Tuesday, June 16, 2009
super simple lima bean kinton
My first attempt at homemade wagashi was "Lima Bean Kinton," a recipe I found in the Sunset Oriental Cook Book when I was still in college. Decades and dozens of house-moves later, this book is still part of my cookbook collection. Kinton is a confection made from any one (or combination) of certain starchy foods. The most familiar version of kinton is made from chestnuts and sweet potatoes, one that is especially popular in the late fall and at New Years. The following recipe using lima beans is straight from the aforementioned cookbook, and is difficult to screw up. It's a good recipe for gaining a bit of confidence.
Lima Bean Kinton:
1 can (1lb) lima beans, undrained
1/4 teaspoon salt
1/2 cup sugar
green food coloring
Remove skins from lima beans and mash beans. (Or press beans through a coarse wire strainer to remove skins.) Place bean pulp and liquid, salt, and sugar in a small saucepan. Stirring often, cook over medium heat until mixture forms a ball and begins to pull away from sides of pan, about 20 minutes. Cool. Force mixture through a wire strainer or food mill. Mix in enough coloring to make a bright green. Roll mixture into 12 small balls. Let dry uncovered at room temperature for 1 to 2 hours. Then wrap loosely in plastic film and refrigerate until serving time if desired. Makes six servings.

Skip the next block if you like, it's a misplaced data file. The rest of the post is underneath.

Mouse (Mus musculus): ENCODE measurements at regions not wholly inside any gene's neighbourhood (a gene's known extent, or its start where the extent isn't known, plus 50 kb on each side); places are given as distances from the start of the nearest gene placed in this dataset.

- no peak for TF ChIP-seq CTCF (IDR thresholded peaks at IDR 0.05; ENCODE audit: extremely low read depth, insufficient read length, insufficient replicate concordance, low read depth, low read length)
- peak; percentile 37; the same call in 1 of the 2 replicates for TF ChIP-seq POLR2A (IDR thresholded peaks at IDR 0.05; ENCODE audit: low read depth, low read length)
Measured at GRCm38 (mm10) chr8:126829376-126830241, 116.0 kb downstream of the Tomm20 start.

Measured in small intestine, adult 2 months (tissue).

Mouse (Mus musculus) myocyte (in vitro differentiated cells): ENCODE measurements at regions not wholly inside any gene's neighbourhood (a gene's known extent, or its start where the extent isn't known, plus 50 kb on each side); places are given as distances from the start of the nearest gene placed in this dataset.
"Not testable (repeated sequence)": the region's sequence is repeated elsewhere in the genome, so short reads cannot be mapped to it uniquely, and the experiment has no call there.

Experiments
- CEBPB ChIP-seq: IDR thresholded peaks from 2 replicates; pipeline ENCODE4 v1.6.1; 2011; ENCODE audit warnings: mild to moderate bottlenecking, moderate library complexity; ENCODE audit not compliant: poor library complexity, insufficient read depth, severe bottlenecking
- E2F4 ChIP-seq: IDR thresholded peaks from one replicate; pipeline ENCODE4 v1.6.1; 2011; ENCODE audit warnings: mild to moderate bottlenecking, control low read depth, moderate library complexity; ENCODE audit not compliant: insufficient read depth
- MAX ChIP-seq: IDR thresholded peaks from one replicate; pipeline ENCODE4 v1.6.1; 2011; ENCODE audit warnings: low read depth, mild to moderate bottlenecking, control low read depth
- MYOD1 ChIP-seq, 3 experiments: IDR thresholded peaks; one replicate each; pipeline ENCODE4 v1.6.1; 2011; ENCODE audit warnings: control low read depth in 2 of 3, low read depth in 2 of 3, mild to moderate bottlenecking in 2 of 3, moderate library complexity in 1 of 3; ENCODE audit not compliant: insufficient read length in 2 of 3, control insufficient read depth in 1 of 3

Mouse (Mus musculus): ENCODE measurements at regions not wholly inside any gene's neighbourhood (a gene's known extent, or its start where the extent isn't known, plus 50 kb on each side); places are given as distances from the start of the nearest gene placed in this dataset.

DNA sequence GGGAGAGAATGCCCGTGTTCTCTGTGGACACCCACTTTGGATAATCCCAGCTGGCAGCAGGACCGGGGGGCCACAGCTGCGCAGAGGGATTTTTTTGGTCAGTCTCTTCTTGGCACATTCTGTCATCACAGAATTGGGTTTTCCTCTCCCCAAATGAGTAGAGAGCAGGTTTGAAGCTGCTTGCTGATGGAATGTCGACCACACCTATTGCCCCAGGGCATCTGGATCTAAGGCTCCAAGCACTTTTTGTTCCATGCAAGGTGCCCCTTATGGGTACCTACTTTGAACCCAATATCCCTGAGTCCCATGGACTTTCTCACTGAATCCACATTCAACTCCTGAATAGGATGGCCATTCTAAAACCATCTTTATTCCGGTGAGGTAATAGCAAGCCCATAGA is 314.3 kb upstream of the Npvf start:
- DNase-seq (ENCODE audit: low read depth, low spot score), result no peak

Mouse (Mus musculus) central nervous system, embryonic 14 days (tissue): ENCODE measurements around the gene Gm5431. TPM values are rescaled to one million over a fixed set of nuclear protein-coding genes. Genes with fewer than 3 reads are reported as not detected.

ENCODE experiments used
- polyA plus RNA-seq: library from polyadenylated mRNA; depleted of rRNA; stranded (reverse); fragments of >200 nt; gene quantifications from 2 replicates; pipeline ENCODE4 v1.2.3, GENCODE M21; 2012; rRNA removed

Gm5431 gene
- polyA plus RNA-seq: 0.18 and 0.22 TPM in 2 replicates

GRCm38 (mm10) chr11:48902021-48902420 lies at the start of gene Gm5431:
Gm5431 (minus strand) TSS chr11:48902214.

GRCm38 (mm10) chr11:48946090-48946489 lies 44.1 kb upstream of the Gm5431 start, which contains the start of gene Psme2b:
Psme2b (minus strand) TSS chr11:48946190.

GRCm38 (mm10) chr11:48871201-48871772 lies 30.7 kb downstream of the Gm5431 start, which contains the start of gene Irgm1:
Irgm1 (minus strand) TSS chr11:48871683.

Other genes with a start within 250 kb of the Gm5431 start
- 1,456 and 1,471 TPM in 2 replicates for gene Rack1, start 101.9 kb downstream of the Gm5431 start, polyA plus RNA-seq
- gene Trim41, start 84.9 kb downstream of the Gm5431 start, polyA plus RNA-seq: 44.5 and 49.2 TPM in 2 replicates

You can also substitute green peas for the lima beans, which results in a simple version of endo-mame kinton (green pea kinton). The accompanying photo shows the green pea version.
By the way, the recipe says to "wrap loosely in plastic film," but if your kinton mixture is stiff enough, you might try twisting the wrap around the paste with enough firmness to shape it like a Hershey's Kiss with grooves pressed into it by the wrinkles in the film. Many wagashi shops form their kinton this way, and the resulting shape (chakin, or "tied-in-a-handkerchief" shape) is a familiar one to kinton fans.